Sequence Patterns in the Resolution of Clinical Instabilities in Community-Acquired Pneumonia and Association with Outcomes
In patients hospitalized with community-acquired pneumonia (CAP), indicators of clinical instability at discharge (fever, tachycardia, tachypnea, hypotension, hypoxia, decreased oral intake and altered mental status) are associated with poor outcomes. It is not known whether the order of indicator stabilization is associated with outcomes.
To describe variation in the sequences, including whether and in what order, indicators of clinical instability resolve among patients hospitalized with CAP, and to assess associations between patterns of stabilization and patient-level outcomes.
DESIGN / PARTICIPANTS / MAIN MEASURES
Chart review ascertained whether and when indicators stabilized and other data for 1,326 adult CAP patients in six U.S. academic medical centers. The sequences of indicator stabilization were characterized using sequence analysis and grouped using cluster analysis. Associations between sequence patterns and 30-day mortality, length of stay (LOS), and total costs were modeled using regression analysis.
We found 986 unique sequences of indicator stabilization. Sequence analysis identified eight clusters of sequences (patterns) derived by the order or speed in which instabilities resolved or remained at discharge and inpatient mortality. Two of the clusters (56 % of patients) were characterized by almost complete stabilization prior to discharge alive, but differing in the rank orders of four indicators and time to maximum stabilization. Five other clusters (42 % of patients) were characterized by one to three instabilities at discharge with variable orderings of indicator stabilization. In models with fast and almost complete stabilization as the referent, 30-day mortality was lowest in clusters with slow and almost complete stabilization or tachycardia or fever at discharge [OR = 0.73, 95 % CI = (0.28–1.92)], and highest in those with hypoxia with instabilities in mental status or oral intake at discharge [OR = 3.99, 95 % CI = (1.68–9.50)].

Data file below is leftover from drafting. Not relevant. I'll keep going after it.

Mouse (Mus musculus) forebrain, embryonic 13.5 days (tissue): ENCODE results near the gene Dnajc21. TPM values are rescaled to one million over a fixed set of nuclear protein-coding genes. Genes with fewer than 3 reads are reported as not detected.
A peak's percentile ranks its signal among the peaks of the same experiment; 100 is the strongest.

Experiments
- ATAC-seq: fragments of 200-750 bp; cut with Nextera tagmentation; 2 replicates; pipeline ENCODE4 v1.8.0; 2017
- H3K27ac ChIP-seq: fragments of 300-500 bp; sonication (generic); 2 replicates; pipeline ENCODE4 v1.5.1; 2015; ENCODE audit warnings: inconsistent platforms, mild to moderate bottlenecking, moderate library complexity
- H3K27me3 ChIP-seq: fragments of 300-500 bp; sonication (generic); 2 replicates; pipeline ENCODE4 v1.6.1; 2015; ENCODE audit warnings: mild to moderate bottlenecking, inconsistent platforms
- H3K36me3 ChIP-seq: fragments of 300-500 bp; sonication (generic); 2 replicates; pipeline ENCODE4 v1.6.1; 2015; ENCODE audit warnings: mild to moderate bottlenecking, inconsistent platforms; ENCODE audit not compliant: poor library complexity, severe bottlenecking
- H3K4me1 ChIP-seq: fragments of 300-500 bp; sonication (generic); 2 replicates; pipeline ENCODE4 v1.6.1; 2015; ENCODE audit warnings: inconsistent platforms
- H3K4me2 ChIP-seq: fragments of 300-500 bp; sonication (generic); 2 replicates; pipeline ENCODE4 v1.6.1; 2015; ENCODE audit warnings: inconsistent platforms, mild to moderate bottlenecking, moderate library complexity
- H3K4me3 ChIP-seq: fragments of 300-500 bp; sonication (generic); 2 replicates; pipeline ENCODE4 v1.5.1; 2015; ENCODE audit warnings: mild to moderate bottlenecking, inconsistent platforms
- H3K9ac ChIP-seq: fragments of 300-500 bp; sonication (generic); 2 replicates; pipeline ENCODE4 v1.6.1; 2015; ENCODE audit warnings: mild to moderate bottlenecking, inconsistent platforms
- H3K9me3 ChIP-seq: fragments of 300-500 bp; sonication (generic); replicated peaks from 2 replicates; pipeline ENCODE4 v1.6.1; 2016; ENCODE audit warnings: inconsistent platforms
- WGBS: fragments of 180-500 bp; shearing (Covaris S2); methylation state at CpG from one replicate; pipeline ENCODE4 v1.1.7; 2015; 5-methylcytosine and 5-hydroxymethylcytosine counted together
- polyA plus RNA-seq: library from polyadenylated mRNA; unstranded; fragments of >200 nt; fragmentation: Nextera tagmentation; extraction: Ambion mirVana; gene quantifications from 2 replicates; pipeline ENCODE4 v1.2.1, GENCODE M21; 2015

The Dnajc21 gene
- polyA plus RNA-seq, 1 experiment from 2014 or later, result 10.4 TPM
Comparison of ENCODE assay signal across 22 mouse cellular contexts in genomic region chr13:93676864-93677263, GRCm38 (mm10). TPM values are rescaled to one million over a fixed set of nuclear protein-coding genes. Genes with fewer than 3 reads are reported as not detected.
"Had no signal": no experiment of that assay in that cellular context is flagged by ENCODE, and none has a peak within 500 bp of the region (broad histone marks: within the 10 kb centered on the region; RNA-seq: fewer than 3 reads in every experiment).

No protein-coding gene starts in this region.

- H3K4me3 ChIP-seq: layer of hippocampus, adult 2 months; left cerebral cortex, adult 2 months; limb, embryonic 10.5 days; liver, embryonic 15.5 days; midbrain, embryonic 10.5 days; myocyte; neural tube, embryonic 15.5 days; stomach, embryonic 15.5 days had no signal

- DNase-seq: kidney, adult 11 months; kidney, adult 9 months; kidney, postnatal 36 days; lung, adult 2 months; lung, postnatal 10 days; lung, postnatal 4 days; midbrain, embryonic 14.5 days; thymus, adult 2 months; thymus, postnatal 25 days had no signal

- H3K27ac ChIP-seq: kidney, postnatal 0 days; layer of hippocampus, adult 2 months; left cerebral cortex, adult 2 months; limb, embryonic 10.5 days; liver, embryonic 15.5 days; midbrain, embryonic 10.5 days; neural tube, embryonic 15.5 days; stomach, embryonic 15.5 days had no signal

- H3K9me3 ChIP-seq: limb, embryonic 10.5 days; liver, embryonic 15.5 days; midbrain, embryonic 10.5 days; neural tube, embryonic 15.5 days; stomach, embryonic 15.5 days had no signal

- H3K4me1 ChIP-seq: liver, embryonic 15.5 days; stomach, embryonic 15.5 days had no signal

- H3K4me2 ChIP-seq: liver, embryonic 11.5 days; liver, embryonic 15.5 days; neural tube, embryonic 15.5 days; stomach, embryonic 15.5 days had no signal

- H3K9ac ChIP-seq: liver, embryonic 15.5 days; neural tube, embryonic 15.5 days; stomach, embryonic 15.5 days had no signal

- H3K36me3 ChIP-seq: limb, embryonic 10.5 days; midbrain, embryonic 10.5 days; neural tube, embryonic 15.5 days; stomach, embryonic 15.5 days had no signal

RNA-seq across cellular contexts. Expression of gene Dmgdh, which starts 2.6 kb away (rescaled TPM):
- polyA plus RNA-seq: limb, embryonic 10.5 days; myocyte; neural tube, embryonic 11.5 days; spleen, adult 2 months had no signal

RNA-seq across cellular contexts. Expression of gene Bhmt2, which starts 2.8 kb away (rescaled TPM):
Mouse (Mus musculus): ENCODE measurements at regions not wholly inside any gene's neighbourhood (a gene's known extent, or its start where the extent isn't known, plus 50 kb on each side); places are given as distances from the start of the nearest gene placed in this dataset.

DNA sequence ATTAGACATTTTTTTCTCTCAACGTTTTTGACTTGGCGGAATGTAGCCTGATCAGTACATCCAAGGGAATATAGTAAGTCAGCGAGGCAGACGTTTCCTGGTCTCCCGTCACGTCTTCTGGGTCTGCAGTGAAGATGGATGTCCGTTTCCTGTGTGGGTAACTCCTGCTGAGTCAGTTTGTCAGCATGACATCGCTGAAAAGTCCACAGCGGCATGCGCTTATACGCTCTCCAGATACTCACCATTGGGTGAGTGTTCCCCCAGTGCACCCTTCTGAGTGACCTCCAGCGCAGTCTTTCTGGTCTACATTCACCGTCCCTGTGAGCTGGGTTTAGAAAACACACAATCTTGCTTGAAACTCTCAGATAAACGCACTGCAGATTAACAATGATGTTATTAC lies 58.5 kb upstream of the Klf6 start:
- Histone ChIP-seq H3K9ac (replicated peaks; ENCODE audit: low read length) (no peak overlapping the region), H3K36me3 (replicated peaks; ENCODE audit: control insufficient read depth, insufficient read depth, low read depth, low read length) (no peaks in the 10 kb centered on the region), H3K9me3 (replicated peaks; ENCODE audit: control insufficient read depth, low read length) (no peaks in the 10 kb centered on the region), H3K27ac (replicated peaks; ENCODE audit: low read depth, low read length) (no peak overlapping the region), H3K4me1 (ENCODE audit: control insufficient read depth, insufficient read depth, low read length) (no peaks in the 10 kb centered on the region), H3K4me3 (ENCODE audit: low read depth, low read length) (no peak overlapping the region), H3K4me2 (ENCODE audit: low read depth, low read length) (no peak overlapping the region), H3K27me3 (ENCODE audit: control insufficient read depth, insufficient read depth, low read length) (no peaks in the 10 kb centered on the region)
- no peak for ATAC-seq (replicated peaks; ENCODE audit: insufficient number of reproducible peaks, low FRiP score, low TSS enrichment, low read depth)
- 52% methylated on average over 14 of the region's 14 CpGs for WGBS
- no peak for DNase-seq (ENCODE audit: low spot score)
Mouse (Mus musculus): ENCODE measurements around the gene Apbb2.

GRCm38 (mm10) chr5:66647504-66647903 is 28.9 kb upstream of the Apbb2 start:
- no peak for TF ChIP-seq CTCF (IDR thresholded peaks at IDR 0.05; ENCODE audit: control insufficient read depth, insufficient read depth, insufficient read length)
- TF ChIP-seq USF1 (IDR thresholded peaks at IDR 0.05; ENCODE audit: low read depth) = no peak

Sequences of clinical instability resolution exhibit great heterogeneity, yet certain sequence patterns may be associated with differences in days to maximum stabilization, mortality, LOS, and hospital costs.
KEY WORDScommunity-acquired pneumonia hospitalization social sequence analysis process of care hospital discharge
The Multicenter Hospitalist Study was supported by grant RO1 HS10597 AHRQ from the Agency for Healthcare Research and Quality. Dr. Hougham and Dr. Ruhnke are supported by a research and training grant (KM1 CA156717) from the National Cancer Institute. Dr. Arora is supported by National Institute on Aging K23AG033763. Dr. Meltzer is supported by a Mid-career K24 Career Development Award from the National Institute on Aging (K24 AG031326-01). The content of this publication is solely the responsibility of the authors and does not necessarily represent the views of the National Cancer Institute or the National Institutes of Health. The authors acknowledge statistical programming assistance from Prof. Hyo Jung Tak. Prof. Andrew Abbott, Prof. John A. Goldsmith, Dr. Elbert S. Huang, and Dr. Michael David read an earlier version of the manuscript and made helpful suggestions.
An earlier version of this work was presented as a poster at the Society of Hospital Medicine’s Annual Meeting in San Diego, CA, April 2012.
Conflict of Interest
The authors declare that they do not have any conflicts of interest.
- 7.Niederman MS, Mandell LA, Anzueto A, Bass JB, Broughton WA, Campbell GD, et al. Guidelines for the management of adults with community-acquired pneumonia—Diagnosis, assessment of severity, antimicrobial therapy, and prevention. Am J Respir Crit Care Med. 2001;163(7):1730–54.PubMedCrossRefGoogle Scholar
- 8.Menendez R, Torres A, Rodriguez de Castro F, Zalacain R, Aspa J, Martin Villasclaras JJ, et al. Reaching stability in community-acquired pneumonia: the effects of the severity of disease, treatment, and the characteristics of patients. Clin Infect Dis. 2004;39(12):1783–90.PubMedCrossRefGoogle Scholar
- 15.Jurafsky D, Martin JH. Speech and Language Processing: An Introduction to Natural Language Processing, Computational Linguistics, and Speech Recognition. 2nd ed. Upper Saddle River, N.J.: Pearson Prentice Hall; 2009.Google Scholar
- 19.Tan P-N, Steinbach M, Kumar V. Cluster analysis: basic concepts and algorithms. Introduction to data mining. 1st ed. Boston: Pearson Addison Wesley; 2006:487–568.Google Scholar
- 20.Gabadinho A, Ritschard G, Muller NS, Studer M. Analyzing and visualizing state sequences in R with TraMineR. J Stat Softw. 2011;40(4):1–37.Google Scholar
- 27.Brzinsky-Fay C, Kohler U, Luniak M. Sequence analysis with Stata. Stata J. 2006;6(4):435–60.Google Scholar
- 29.Studer M. Le manuel de la librairie WeightedCluster: Un guide pratique pour la création de typologies de trajectoires en sciences sociales avec R. In: Studer M, ed. Étude des Inégalités de Genre en Début de Carrière Académique à L'aide de Méthodes Innovatrices d'Analyse de Données Séquentielles. Geneva: Thèse SES 777, Faculté des sciences économiques et sociales, Université de Genève; 2012.Google Scholar